As I sat there having these thoughts rather than paying attention to the goings on, I began to realize that I, a full grown man, felt satisfied in my belly. This was nearly three hours ago and I’m still not hungry! Now I’m thinking new thoughts. It seems school lunches are scientifically engineered to swell to the size of your stomach. Maybe my kids really did eat until they were full. Maybe now I should be worried that my son is going to founder rather than starve because he ate just as much as I did and he only has a flat, tiny five year old tummy. I only hope that this isn’t some make-them-feel-full conspiracy. I hope that the little bit of food provided had some disproportionate nutritional value. I hope it wasn’t that we were essentially filling our bellies with cardboard and, though feeling satisfied, were left lacking essential proteins and vitamins and such.

Or, as the title of this post suggests, perhaps my brain was bored and I’ve severely overthought this.

I bid you adieu…and a don’t.

Adieu…spend your time with your children enjoying their company rather than letting your mind race to bizarre and distant places. After all, we spend a large portion of our lives hallucinating in the dark. Why do it in the daylight when you could be enjoying your family?

A don’t…let them eat too many school breakfasts if you can help it. I’m not completely convinced it’s real food. It certainly didn’t behave like real food this morning. But it did taste good.

Skeleton Dinosaurs, Sloths, Holsters and a Dead Doll; Deciphering the Ramblings of Youngsters.

A few months ago my son asserted, quite strongly, that he wished to “pout the skeleton dinosaur”. As one might expect I had no idea what this meant. I asked if he wanted to go to a museum? Perhaps he wanted a model dinosaur to put together or a new toy dinosaur? The answer to each of my queries was an increasingly frustrated “No, pout the skeleton dinosaur!” 

I’ll leave it at that for now. Let me know if you figure it out before I reveal the answer in the final paragraph, but for now I’ll move on to some things my daughters have said.

My oldest is nearly nine and is fairly eloquent in her pronunciations. This was not the case when I asked her about her favorite animal when she was three. Her answer was “I really like the slocks.” Looking back it shouldn’t have been that difficult for me to determine what this was. It is fairly similar phonetically to the actual word. We played the question and answer game for many minutes and I had exhausted nearly every line of inquiry I could think to devise without the emergence of any clarity. I nearly gave up but it was driving me crazy. Slocks? I had no clue. I knew it lived in the jungle. I knew it had, according to her, two legs and two arms. I knew it lived in trees. I was beginning to consider some sort of cryptid. A sasquatch variant I hadn’t heard of before or something. I still don’t know why, perhaps my subconscious had already worked it out, but I asked how many toes it had.

“Three, daddy. Three toes. I like the three toed slocks.”

“Oh, a sloth!” I was so relieved to have worked it out that I felt an unexpected relation as my brain began to relax.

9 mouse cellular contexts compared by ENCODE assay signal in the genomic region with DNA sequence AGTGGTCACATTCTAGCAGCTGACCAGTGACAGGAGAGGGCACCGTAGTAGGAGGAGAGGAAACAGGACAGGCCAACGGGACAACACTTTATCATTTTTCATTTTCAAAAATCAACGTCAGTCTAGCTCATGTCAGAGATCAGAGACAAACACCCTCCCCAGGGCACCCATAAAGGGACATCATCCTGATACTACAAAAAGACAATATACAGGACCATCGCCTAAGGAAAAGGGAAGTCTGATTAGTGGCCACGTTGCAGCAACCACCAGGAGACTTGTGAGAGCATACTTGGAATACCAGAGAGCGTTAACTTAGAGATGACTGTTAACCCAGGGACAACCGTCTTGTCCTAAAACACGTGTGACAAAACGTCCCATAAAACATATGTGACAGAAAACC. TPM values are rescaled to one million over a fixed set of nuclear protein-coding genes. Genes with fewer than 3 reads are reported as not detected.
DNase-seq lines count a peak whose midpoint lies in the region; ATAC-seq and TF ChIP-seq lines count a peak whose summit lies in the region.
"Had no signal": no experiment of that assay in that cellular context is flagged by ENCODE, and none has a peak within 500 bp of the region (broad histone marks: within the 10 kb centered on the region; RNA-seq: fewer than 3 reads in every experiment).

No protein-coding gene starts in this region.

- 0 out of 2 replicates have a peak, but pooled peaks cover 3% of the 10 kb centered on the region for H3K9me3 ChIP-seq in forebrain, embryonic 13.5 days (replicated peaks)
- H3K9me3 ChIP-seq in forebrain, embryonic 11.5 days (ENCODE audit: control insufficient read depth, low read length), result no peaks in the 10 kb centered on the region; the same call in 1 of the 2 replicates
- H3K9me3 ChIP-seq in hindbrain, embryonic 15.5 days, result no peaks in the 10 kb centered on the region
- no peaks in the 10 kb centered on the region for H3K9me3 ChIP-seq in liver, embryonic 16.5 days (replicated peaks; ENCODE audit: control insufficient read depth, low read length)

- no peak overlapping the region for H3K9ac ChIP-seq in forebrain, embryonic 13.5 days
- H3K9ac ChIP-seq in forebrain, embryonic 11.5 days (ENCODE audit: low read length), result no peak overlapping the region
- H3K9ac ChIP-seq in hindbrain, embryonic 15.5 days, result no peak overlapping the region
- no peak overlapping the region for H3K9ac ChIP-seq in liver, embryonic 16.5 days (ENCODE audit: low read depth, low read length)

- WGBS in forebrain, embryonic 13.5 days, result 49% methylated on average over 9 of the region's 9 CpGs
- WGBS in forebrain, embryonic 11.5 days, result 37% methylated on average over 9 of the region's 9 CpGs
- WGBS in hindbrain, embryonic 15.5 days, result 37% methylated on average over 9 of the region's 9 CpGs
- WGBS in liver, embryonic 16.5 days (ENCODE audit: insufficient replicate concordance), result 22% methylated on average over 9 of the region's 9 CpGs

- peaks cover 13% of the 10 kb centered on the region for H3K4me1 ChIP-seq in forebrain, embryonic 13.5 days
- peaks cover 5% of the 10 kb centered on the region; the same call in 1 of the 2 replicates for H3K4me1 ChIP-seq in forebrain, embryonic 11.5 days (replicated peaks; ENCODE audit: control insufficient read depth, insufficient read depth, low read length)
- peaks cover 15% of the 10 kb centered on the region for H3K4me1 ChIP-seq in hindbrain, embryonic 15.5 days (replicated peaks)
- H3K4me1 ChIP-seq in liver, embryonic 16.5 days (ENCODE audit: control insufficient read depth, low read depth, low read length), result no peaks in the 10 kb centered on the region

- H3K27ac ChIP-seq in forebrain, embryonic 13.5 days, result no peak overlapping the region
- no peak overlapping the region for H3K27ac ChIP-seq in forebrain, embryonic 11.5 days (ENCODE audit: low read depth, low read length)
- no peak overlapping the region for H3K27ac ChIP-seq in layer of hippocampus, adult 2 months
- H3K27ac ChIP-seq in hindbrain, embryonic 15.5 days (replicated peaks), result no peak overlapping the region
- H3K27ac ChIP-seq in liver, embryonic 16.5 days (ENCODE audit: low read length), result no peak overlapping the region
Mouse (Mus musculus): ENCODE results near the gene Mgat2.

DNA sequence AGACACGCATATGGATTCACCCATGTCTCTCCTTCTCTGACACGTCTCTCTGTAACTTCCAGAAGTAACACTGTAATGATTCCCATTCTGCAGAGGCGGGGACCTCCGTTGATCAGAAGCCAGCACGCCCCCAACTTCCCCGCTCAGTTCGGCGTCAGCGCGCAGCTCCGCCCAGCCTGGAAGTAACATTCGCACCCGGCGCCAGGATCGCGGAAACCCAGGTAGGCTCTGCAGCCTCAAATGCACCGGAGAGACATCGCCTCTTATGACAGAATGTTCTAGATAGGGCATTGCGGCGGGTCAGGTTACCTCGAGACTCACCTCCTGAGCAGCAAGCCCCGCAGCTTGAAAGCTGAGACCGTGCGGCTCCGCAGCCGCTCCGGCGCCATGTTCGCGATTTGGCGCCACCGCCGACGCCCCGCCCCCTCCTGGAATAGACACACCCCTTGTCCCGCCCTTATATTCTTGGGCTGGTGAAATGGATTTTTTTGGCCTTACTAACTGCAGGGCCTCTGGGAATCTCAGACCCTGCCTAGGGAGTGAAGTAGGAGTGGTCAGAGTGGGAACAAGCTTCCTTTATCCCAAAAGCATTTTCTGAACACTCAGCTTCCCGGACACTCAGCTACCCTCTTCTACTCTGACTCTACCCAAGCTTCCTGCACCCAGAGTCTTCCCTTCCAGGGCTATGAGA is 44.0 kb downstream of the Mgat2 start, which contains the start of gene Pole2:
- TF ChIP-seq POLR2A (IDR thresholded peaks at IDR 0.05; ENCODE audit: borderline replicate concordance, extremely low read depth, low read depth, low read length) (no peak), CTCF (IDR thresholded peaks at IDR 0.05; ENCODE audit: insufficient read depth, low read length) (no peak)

“Yes, a three toed slocks is my favorite animal.”

My middle child, now seven, hasn’t been so hard to decipher, really, she just has unique ways of putting things. Until recently a trip to the bathroom was preceded by “Oh, I need ta ha’ ta go potty.” Stocking is stonking. Actually is actualty. I’ve daydreamed of hearing her say “Actualty, I need ta ha’ ta go potty before I hang my Christmas stonking.” But no such luck. She’s outgrown everything but the actualty.

A few years ago, though, she horrified me by running into the kitchen screaming “Can you help me? It’s killed!”

Obviously, I made haste to accompany her to the scene of the crime. She stood in her bedroom doorway and pointed across the room. “Can you fix it? It’s killed.”

“What’s killed? I probably can’t fix it if it’s killed.” I was calming down a little, having expected some horrific scene and finding nothing really but a few toys on the floor. No blood, thankfully. No dead mouse. A much less dramatic scene than her hysteria had indicated.

My daughter, very carefully, crept into her bedroom, crossed to the corner and gingerly scooped something up. She tiptoed back to me and dumped into my outstretched hands a headless doll and a doll head. “It’s killed, daddy. Can you please fix it? It’s gots killed.”

I fixed the doll but I still have no idea how she had a concept of removal of head equaling death or killing in general.

One last example before I reveal pout the skeleton dinosaur. Once when the kids’ great grandparents came to visit they began asking my oldest about a cowboy doll she had. She was probably almost five at the time. They would point to various components of the doll’s mode of dress and ask what they were. She knew hat and boots and belt. She didn’t know holster. But, somehow, she did know what a holster was. The doll didn’t have a gun, just an empty holster. My daughter named it “shoot pocket”. We had a good laugh and I worried myself sick wondering how my nearly five year old already knew what guns do and how they’re carried. As far as I knew, she hadn’t ever even seen a gun on t.v. or otherwise.

And now, the big reveal. Not long after my son wanted to “pout the skeleton dinosaur” we watched Jurassic World. I wasn’t paying too much attention to the movie and my son suddenly screamed “That’s pout the skeleton dinosaur!” He waggled his finger at the screen which showed some kids brushing dust from dinosaur bones in a simulated dig site. How or why he came to call that pout the skeleton dinosaur I’ll never know. I just devised theories and bought him one of those little kits where you can dig a plastic skeleton out of soft rock with a plastic scalpel.

I bid you adieu…and a don’t.

Adieu…ask your kids any questions you can think of. Their answers might be surprising and fun to decipher.

A don’t…correct their pronunciation too soon. Some people will disagree with this but think of how many words we have that can be pronounced in multiple ways and still understood. This can only happen because it was allowed to. Perhaps your child is some syntax pioneer and it’s very cute while it lasts.